These concerns about high-flexion activities after TKR have been supported by numerous biomechanical and clinical studies. In the intact knee, high-flexion activities, such as prolonged squatting or kneeling, are strong risk factors for tibiofemoral osteoarthritis, and increase peak tibiofemoral stresses to five to seven times body-weight.32–36 At 133° of flexion, the femur makes contact with the tibia at the posterior edge of the tibial plateau, and the lateral femoral condyle may be regarded as being posteriorly subluxed at full flexion.37–39 However, TKR may not restore the characteristic tibiofemoral contact observed in intact knees. After TKR, both medial and lateral contact points have been shown to move posteriorly, but to stop before reaching the posterior edge of the articular surface of the poly-ethylene tibial insert.40 It seems that the current design of the components does not allow the femoral condyle to roll off the polyethylene edge at high degrees of flexion because of the geometry at the posterior lip.40 If deep knee flexion is achieved, asymmetrical loading between the medial and lateral compartments of components of a TKR may contribute to loosening and failure of the implant.24 In a comparative study of high-flexion implants, contact areas and contact stresses at the post-cam mechanism of a posterior-stabilised TKR were measured when a posterior force of 500 N was applied to Kirschner Performance (Kirschner medical Corporation, Timonium, Maryland), Scorpio Superflex (Stryker, Allendale, New Jersey), NexGen LPS-flex fixed, and NexGen LPS-flex Mobile knee systems (Zimmer). The peak contact stresses of the NexGen LPS-flex fixed system at 90°, 120°and 150° were higher than those of the other implants.39 In terms of the geometry of polyethylene inserts, a more relaxed design resulted in less posterior constraint and potentially facilitated femoral rollback, which helped the posterior tibial plateau to clear the posterior femur at deep angles of knee flexion.15,41 The mobile-bearing design may solve this problem and provide deep knee flexion. In a previous study, in vivo testing of mobile-bearing displacement under static loading conditions demonstrated that the meniscal movement adapted itself to different weight-bearing conditions and improved fixation at the prosthesis-bone interface.42 Mean peak contact stresses on a fixed inlay were found to be greater than those on a mobile inlay,43 but other reports have not confirmed these findings.5,44 For both mobile and fixed-type implants, the magnitudes and directions of rotation of the components were similar, and the numbers of implants with continuous migration were almost identical. Moreover, mobile-bearing implants displayed more subsidence and fixed-bearing knees showed more lift-off.45
In our study, loosening at the cement-metal interface was observed in the 15 revised TKRs. At the hip, the metal-cement bone appears to be strongest when the cement is applied to the implant in a low-viscosity state soon after mixing.46 While the optimal surface finish of cemented femoral components remains controversial, mechanical interactions resulting from surface roughness are important.47–50 Roughened polymethylmethacrylate pre-coated surfaces on the femoral component of a hip replacement were found to have significantly greater tensile and shear strengths than polished surfaces.46 However, the loosening of roughened components is associated with the generation of excessive wear debris and may precipitate osteolysis.51,52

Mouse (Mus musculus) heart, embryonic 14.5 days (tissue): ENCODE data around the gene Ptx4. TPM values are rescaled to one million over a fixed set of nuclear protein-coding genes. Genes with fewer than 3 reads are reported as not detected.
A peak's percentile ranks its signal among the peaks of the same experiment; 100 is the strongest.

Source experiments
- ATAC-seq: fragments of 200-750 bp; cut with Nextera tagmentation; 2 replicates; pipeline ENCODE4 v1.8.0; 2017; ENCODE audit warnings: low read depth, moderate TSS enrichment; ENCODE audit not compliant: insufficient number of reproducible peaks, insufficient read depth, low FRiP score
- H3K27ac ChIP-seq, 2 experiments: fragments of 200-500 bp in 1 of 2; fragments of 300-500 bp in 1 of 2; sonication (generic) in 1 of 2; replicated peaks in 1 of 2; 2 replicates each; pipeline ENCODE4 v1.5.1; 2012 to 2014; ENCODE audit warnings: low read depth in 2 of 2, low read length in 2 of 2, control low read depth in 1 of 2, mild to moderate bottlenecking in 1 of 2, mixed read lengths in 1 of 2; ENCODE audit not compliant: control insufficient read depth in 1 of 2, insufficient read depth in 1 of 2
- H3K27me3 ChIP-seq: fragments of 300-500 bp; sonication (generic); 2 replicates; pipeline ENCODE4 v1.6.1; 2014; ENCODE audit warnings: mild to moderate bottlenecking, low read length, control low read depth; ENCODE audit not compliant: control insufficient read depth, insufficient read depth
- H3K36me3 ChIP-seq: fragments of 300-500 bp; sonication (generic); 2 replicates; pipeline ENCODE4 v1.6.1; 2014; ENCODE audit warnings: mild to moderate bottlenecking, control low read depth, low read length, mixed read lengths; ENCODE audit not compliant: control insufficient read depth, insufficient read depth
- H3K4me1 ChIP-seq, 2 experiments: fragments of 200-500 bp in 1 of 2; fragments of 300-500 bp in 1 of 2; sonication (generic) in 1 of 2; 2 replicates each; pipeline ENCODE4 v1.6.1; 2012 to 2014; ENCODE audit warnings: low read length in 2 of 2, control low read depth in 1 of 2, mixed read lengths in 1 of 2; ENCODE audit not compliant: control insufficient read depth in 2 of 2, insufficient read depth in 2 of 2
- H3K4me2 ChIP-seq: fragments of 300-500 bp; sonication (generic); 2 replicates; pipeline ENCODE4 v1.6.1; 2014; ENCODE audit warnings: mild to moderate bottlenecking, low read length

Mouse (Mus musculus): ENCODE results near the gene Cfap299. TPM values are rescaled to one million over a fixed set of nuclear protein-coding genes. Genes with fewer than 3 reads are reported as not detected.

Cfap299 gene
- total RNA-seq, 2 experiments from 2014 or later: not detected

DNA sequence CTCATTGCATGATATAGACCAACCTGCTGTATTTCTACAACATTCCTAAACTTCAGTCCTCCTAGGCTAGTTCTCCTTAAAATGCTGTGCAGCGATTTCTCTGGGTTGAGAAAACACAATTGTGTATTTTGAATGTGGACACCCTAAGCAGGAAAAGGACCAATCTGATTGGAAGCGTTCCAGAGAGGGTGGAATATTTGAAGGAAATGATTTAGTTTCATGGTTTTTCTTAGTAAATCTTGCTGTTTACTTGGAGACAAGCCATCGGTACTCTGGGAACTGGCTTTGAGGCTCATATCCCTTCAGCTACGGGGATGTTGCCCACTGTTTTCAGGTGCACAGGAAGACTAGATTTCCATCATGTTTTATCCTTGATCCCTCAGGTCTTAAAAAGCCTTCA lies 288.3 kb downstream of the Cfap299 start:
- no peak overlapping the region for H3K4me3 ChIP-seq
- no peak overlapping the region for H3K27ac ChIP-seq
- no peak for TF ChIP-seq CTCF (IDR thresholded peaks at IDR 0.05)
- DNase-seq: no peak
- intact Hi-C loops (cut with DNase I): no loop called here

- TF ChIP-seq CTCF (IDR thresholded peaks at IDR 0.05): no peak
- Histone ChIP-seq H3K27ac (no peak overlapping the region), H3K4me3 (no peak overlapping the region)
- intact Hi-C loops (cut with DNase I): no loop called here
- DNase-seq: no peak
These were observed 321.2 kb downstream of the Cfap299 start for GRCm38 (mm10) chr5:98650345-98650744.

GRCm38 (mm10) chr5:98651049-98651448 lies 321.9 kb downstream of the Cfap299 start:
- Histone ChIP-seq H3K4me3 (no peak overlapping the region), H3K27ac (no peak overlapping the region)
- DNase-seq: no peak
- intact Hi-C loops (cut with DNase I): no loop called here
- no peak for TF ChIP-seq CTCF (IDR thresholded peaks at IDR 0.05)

As the knee flexes beyond 135°, the patella clears the femoral groove and is in contact only with the condyles. Therefore, during deep knee flexion, the distally directed force on the femoral component is resisted not by the bony patella but by the quadriceps muscle, which is elastic and weak in elderly, arthritic patients.53 Femoral components with intramedullary stems may be appropriate for high-risk patients,26 but this may in turn produce greater stress shielding and secondary weakening on the bone.54
Our study has some inherent weaknesses because of its retrospective, non-comparative design and the relatively small number of patients. Many of the enrolled patients followed a traditional Korean life style, which involved working and sleeping on floors and demanded weight-bearing high-flexion activities in daily life. Nevertheless, we have not previously experienced such a high rate of early loosening for any design of TKR. Accordingly, a prospective, randomised study is required to determine whether the increased loading in the knee during deep flexion substantially increases wear of the insert or loosening of the components.
The authors wish to thank the medical research collaborating centre at Seoul National University for assistance with the statistical analyses. The authors thank Ji Sun Shin for her contribution to this study and the medical research collaborating center at Seoul National University for assistance with statistical analysis.
No benefits in any form have been received or will be received from a commercial party related directly or indirectly to the subject of this article.
- Received June 20, 2006.
- Accepted August 3, 2007.
- © 2007 British Editorial Society of Bone and Joint Surgery